New 'FeTRAM' Is Promising Computer Memory Technology
Purdue University News (09/26/11) Emil Venere

Purdue University researchers have developed FeTRAM, a type of computer memory that could be faster than conventional commercial memory and use far less power than flash memory devices. FeTRAM technology combines silicon nanowires with a ferroelectric polymer that could lead to a new type of ferroelectric transistor, which has a changing polarity that is read as zero or one and can be used to encode information in a binary system consisting of a sequence of ones and zeroes. "We've developed the theory and done the experiment and also showed how it works in a circuit," says Purdue doctoral student Saptarshi Das. The FeTRAM technology offers nonvolatile storage capability and has the potential to use 99 percent less energy than flash memory. "For future generations of FeTRAM technologies one of the main objectives will be to reduce the power dissipation," Das says. "They might also be much faster than another form of computer memory called [static random-access memory]." In addition, he notes that FeTRAM is compatible with industry manufacturing processes for producing complementary metal oxide semiconductors.

Professor Tracks Sharks Using Underwater Robotics
Daily 49er (09/25/11) Monique Carnes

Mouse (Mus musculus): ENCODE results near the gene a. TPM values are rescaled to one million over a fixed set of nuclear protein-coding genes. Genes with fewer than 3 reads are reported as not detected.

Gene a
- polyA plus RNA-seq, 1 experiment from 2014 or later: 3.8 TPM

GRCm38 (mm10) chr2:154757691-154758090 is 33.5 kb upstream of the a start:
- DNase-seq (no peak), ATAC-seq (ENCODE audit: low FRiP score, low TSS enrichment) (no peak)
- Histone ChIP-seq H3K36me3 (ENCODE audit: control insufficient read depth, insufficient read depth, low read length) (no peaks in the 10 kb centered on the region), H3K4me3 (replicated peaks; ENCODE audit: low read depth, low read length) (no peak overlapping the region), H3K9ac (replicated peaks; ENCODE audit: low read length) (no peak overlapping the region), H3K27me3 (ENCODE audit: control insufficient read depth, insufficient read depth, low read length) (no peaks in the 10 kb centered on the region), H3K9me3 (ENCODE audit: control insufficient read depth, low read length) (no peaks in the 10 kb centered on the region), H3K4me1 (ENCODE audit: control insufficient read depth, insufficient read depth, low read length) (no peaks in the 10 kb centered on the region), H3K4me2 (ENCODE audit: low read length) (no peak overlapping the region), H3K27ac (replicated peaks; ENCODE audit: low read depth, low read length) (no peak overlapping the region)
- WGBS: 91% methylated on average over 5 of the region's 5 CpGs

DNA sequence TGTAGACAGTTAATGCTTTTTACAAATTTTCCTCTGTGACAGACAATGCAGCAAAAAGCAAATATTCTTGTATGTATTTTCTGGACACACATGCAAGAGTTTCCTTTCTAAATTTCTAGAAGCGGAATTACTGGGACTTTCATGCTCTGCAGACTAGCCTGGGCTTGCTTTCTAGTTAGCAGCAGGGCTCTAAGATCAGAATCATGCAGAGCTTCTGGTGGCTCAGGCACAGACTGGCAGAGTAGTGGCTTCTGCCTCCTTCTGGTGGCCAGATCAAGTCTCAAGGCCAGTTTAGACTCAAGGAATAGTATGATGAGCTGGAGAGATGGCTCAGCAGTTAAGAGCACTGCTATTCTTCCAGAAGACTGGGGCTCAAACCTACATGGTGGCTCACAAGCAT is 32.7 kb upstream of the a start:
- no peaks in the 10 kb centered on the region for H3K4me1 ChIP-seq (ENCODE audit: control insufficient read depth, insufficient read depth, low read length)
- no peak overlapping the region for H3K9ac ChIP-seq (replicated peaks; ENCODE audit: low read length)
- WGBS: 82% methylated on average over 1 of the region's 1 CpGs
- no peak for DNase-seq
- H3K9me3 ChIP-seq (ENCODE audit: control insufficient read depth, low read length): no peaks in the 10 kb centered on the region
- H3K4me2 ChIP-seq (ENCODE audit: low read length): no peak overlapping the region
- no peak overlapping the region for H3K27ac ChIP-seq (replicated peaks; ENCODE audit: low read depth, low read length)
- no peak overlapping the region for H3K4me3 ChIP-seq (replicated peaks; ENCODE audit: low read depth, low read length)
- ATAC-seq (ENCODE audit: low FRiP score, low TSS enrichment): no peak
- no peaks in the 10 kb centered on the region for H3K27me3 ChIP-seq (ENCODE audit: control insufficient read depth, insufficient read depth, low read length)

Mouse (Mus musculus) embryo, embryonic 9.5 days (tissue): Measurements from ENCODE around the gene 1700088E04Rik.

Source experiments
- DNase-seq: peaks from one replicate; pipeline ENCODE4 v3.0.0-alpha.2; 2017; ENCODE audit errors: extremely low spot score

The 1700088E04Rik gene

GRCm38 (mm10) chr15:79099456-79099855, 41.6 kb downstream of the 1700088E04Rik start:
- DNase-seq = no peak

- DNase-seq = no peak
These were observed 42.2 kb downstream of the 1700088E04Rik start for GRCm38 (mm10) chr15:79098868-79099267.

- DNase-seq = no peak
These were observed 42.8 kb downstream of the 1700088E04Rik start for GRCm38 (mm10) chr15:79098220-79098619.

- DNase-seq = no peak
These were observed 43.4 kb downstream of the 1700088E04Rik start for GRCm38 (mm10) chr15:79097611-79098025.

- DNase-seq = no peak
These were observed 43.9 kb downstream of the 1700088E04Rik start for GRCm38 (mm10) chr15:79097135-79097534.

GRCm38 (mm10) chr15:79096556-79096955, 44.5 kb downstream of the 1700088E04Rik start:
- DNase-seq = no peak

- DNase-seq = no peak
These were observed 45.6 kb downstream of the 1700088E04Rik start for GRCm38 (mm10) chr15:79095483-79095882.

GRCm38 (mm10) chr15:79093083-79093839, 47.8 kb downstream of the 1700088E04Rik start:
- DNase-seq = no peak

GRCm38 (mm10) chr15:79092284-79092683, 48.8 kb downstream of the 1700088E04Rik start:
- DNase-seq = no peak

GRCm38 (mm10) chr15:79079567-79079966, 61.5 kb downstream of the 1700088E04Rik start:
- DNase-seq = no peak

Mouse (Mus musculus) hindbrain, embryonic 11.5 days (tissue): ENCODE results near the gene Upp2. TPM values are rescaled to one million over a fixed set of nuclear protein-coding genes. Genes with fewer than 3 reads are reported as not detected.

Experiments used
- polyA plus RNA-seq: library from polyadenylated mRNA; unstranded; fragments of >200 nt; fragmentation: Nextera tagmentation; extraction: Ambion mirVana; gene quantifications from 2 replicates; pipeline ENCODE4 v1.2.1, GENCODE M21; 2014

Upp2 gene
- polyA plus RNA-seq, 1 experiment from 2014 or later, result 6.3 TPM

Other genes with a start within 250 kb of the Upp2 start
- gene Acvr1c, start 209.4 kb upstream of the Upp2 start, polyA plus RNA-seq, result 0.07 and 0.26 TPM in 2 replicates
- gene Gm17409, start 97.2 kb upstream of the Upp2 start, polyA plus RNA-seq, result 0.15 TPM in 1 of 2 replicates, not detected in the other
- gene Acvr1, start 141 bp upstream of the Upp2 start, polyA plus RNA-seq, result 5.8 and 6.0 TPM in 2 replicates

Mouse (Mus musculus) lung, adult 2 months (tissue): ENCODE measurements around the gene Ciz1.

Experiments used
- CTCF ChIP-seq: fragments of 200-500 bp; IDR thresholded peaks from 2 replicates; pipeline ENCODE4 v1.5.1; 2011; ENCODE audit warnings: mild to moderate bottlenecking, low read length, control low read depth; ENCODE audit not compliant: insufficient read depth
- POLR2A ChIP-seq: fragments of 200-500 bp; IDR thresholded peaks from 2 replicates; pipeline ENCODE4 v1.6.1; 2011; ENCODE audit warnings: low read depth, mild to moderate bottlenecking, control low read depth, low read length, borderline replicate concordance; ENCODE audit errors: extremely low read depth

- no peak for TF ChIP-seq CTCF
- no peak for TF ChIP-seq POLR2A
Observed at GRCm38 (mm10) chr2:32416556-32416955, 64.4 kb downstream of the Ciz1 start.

California State University, Long Beach (CSULB) researchers are using underwater robotic systems to track tagged sharks more efficiently in marine-protected areas. The researchers, led by CSULB professor Christopher Lowe and Cal Poly San Luis Obispo professors Christopher Clark and Mark Moline, are testing autonomous underwater vehicles (AUVs) for use in tracking sharks. First, the researchers used the AUVs to map the seafloor. Until now, the researchers tracked sharks by following them in a boat and listening for signals. Using the AUVs, the researchers can sit on a boat while the robot sends back tracking data. "Instead of boating for thousands of hours, we can get the information 24 hours later," Lowe says. The AUV measures different factors in the water, including temperature, which allows researchers to determine what kind of water the sharks tend to be in. The AUVs save time in collecting data, save money on mapping seafloors, and track animals without disrupting their paths. The researchers say the project demonstrates the benefits of integrating disparate subjects such as marine biology and robotics.